Summary: Final Thoughts
Corsair just keeps on impressing me with their cases. This is the 4th Corsair case I have reviewed and I would recommend all of them. That really says a lot about Corsair and what they have set out to do when they announced they were going to be making other products besdies just memory.
When it comes to looks Corsair has gone with the sleek yet stylish look. The case has an all black design and the brushed aluminum front panel really sets the case off.
Pros: Easy installation, Sleek and silent design, 3 included fans, USB 3.0 support
Summary: This system covers the inside of each panel in acoustic foam, but you’ll pay a price for the lessened noise. While we like that this foam-filled case cuts down on noise, the 550D will get hotter than most cases on the inside, and it’s a bit heavier than you might expect. Perhaps Corsair could have alleviated its cooling issue by using larger fans.
Pros: Quiet; great concealment of adjustable areas; recessed motherboard tray.
Summary: In operation, this case was incredibly quiet—so much so, I had to double-check that the computer was even on. The only notable noises from this case are the optical drive spinning up and the video card fan when the system is under load, and even those are dampened by the case’s excellent acoustic properties.
The Corsair Obsidian 550D is an absolutely superb case, built with a level of care and attention to detail not often seen even in much pricier offerings.
Conclusion: Looking at the build quality first we have a solid chassis which is manufactured to a high standard. Each component fits well together and there are no rough edges or loose segments. A good selection of fans is fitted at the factory and always a sign of quality we have rubber liners on all of the wiring/tubing holes.
Summary: With many companies offering cases geared toward a silent computing experience, Corsair is going all out, offering the most expensive option in the fray. Clocking in at a price premium when compared to offerings from NZXT, Fractal Design or Cooler Master, the Obsidian 550R still manages to stand out and impress.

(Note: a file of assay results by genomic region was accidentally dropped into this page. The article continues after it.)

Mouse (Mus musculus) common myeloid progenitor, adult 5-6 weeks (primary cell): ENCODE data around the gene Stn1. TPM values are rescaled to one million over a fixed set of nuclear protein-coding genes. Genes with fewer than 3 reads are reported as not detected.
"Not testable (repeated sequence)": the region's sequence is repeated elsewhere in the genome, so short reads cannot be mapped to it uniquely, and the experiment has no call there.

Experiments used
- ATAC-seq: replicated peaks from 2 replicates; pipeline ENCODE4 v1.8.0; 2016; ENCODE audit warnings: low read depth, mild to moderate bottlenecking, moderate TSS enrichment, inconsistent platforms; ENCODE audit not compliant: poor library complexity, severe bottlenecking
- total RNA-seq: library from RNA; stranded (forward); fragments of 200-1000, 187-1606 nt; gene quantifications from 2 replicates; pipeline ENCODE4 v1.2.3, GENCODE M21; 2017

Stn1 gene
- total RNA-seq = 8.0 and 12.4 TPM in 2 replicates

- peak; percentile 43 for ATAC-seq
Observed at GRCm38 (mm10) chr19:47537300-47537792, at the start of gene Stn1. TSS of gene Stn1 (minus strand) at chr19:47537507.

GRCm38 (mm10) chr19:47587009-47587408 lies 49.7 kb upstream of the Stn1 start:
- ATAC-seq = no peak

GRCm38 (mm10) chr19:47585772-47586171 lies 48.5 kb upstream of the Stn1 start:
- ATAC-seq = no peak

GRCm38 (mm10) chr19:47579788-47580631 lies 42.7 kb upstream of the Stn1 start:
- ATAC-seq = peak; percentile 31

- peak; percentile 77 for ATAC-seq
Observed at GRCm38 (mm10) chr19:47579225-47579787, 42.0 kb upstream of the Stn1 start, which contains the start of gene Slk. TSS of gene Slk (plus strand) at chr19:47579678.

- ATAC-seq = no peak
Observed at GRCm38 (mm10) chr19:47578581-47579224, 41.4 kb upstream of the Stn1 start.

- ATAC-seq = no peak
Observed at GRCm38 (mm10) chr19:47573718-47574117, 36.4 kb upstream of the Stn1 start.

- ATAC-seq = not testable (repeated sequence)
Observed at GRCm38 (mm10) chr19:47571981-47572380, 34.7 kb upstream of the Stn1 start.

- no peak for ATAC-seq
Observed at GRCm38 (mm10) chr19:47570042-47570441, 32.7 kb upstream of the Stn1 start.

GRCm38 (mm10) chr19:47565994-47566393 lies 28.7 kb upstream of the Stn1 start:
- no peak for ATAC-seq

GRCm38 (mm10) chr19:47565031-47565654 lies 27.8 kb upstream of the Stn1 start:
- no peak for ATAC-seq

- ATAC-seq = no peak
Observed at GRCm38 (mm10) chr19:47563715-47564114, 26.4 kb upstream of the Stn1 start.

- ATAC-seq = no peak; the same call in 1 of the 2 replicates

Pros: Excellent engineering quality, Solid Aluminium front door, Very good sound dampening materials used, Covers on side and top air vents to maximize silence, Door may swing open to either side, Great external looks, Very well thought out internals, Parted HDD cages, so that you may remove one for long graphics cards, Simple but effective tool-less installation method for ODDs, Very good cable management possibilities, Plenty of space for water cooling with fans installed...
Cons: More expensive than other silent cases on the market, which clock in at 100 - 110 US Dollars, Simple I/O, Silent approach makes for restrictive air flow - especially in the front
Excerpt: As the title suggest, it has been quite a long time since Corsair has made something so elegant yet still so awesome in the originality of the design and concepts included into it that I can't really see any reason not to own one. For a line like that to come from a guy like me is really saying something. The original submission of the Obsidian series, the 800D spent three full years on my desk with many and I mean many various build inside of it over that time.
Excerpt: We're not just all about power supplies here, at jonnyGURU.com. Once in a while, we like to take a break from the norm and look at something different, like a computer case. As coincidence would have it, Corsair has sent me just such a beast to look at today in the Obsidian 550D. This is a midtower case being targeted at the silent computing crowd.